The annual Mimir Chamber Music Festival is always good for a few pieces of music that you’ve never heard before, and this year’s program is no exception. Besides the usual component of Beethoven and Brahms, this year’s festival explores the chamber music output of Shostakovich, which rivals the Russian composer’s symphonies in terms of musical greatness.
The festival opens on Thursday evening with Shostakovich’s atypically sunny First String Quartet, then later features his frenetic Concertino for Two Pianos.
Alberto Ginastera’s First String Quartet, a rough-hewn piece brimming with Argentinian flavor and dance rhythms, also comes up on the first evening’s program, while Rachmaninov’s unfinished First String Quartet (a piece he wrote as a teenager in the lush style that would characterize his music) leads off the Sunday performance. György Ligeti’s “Métamorphoses Nocturnes” String Quartet No. 1 also takes the stage on Sunday, an early piece that points to the thorny Modernism of Ligeti’s best-known work. The Tuesday recital centers on Olivier Messiaen’s Quartet for the End of Time, written for the composer’s musically talented fellow French soldiers in a German POW camp in 1940. Conditions there weren’t close to the horrors of the concentration camps, which probably explains why this sparse work focuses on Christian notions of love and transcendence. You can hear these and more during the five concerts at this TCU institution.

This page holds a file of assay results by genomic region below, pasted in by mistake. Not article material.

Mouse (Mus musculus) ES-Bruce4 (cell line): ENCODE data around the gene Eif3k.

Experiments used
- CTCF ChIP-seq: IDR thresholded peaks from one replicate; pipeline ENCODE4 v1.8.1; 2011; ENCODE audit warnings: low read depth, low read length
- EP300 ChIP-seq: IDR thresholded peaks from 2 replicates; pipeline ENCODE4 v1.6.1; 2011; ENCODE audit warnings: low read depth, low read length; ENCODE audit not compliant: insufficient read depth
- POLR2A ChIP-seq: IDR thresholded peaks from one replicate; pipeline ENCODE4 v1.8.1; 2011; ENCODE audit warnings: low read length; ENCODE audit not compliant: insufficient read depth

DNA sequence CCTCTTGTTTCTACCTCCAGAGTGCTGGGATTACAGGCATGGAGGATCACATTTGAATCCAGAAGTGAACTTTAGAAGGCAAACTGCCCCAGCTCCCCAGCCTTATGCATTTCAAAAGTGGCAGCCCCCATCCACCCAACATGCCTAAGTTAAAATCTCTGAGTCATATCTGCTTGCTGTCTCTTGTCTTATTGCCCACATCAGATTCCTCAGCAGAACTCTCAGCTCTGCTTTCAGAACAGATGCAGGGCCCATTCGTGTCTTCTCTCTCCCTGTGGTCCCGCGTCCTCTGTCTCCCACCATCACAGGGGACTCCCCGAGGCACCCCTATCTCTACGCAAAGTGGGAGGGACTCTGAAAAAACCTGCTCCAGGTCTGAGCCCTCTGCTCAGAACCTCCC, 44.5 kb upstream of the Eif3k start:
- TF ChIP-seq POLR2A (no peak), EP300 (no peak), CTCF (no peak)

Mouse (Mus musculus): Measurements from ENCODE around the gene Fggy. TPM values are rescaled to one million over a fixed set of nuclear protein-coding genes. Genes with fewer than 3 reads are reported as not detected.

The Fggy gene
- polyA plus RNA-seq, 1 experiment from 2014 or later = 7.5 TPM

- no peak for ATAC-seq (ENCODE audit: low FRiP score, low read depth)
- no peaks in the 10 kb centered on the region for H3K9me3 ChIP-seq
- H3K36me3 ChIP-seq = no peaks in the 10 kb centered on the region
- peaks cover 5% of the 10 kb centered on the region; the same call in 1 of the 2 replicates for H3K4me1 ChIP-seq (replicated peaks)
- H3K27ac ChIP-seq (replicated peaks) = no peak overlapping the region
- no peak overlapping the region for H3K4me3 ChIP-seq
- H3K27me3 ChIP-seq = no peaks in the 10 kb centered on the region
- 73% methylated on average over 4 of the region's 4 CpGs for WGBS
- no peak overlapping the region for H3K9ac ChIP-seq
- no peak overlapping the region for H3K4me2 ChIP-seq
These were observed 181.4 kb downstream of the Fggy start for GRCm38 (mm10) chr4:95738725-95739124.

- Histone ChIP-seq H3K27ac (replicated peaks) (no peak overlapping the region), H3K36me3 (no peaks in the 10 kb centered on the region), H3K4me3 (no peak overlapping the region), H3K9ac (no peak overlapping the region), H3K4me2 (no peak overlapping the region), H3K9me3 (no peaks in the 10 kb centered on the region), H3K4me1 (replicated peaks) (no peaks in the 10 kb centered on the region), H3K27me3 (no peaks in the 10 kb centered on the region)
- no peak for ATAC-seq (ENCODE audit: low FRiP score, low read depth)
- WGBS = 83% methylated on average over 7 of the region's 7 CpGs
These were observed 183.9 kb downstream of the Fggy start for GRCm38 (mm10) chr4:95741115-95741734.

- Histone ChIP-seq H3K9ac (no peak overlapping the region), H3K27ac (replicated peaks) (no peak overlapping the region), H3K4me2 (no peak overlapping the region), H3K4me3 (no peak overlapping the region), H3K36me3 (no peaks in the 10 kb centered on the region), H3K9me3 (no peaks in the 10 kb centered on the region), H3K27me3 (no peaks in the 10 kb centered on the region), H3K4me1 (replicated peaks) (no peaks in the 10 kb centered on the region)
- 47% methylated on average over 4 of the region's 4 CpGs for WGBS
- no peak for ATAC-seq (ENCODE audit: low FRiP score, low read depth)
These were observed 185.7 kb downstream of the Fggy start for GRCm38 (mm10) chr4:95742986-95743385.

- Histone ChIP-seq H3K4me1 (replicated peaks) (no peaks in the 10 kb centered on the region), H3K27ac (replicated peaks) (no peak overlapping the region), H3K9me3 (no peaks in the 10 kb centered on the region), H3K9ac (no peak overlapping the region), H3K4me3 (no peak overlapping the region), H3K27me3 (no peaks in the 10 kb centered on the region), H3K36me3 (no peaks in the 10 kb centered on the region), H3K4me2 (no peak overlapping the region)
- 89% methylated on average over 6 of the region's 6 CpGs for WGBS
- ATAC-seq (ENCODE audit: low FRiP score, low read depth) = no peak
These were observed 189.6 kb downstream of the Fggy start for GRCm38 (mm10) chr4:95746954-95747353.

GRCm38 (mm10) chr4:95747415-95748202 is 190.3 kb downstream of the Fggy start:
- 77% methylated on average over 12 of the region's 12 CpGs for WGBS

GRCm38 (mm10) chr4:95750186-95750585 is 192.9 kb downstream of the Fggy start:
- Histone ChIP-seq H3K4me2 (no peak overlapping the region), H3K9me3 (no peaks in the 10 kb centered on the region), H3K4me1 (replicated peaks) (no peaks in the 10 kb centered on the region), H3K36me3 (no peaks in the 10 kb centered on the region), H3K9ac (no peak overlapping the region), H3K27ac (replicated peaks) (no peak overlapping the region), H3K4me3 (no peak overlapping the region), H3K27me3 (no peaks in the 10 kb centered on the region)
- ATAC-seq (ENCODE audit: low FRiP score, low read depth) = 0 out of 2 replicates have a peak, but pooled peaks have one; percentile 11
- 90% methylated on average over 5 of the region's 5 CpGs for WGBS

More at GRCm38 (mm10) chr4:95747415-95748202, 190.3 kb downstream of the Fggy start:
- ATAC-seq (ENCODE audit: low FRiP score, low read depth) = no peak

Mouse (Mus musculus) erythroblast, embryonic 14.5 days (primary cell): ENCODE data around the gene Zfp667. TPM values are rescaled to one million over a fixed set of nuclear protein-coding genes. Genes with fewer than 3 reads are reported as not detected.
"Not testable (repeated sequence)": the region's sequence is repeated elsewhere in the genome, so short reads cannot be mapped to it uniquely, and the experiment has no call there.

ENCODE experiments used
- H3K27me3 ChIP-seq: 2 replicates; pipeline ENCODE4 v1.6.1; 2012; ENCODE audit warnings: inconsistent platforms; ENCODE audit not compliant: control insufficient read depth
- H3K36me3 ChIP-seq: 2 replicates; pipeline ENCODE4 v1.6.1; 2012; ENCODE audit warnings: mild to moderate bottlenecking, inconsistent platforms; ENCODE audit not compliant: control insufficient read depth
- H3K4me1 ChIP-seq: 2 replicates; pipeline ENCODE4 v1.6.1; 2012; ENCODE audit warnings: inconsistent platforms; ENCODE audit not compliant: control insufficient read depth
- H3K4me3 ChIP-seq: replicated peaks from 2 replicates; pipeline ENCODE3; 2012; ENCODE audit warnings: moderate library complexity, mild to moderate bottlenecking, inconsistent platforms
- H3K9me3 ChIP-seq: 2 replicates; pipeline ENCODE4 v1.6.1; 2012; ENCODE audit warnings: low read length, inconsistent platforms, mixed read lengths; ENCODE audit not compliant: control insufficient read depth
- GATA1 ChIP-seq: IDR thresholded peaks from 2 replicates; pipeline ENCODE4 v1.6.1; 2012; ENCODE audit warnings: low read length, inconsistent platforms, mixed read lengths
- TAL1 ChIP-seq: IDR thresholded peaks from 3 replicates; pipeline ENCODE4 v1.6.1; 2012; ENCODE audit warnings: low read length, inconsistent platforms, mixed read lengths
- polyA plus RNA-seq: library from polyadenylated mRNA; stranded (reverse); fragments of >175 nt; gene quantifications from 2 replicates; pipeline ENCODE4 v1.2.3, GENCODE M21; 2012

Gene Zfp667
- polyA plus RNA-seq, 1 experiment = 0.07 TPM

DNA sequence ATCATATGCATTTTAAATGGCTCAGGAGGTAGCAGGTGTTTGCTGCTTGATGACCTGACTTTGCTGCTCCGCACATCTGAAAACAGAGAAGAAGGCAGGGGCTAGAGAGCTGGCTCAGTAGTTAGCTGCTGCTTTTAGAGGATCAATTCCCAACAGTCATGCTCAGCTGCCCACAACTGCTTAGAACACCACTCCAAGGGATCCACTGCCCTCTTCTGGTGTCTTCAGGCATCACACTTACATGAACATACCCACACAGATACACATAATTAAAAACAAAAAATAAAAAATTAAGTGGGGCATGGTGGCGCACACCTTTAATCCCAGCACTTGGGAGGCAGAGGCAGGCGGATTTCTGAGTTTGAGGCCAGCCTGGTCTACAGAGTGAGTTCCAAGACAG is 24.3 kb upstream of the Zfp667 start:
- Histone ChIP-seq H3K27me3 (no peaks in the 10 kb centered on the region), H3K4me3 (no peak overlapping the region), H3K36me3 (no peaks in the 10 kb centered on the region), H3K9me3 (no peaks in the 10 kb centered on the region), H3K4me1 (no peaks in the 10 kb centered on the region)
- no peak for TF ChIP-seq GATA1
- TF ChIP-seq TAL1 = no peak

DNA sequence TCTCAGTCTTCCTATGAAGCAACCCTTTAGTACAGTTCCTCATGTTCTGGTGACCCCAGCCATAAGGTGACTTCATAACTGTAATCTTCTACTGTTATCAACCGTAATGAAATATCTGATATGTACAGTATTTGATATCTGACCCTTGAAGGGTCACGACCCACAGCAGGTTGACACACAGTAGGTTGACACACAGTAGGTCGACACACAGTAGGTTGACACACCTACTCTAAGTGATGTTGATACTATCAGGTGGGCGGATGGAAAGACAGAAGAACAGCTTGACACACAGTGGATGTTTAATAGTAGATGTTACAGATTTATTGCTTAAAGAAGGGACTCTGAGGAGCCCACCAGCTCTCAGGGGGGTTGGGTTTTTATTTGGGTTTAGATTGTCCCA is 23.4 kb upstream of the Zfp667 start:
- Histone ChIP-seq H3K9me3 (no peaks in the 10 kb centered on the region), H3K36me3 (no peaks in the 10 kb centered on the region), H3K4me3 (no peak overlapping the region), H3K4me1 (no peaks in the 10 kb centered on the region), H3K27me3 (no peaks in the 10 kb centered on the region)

The Mimir Chamber Music Festival runs Jul 8-16 at TCU, PepsiCo Recital Hall, 2800 S University Dr, FW. Tickets are $15-25. Call 817-257-7602.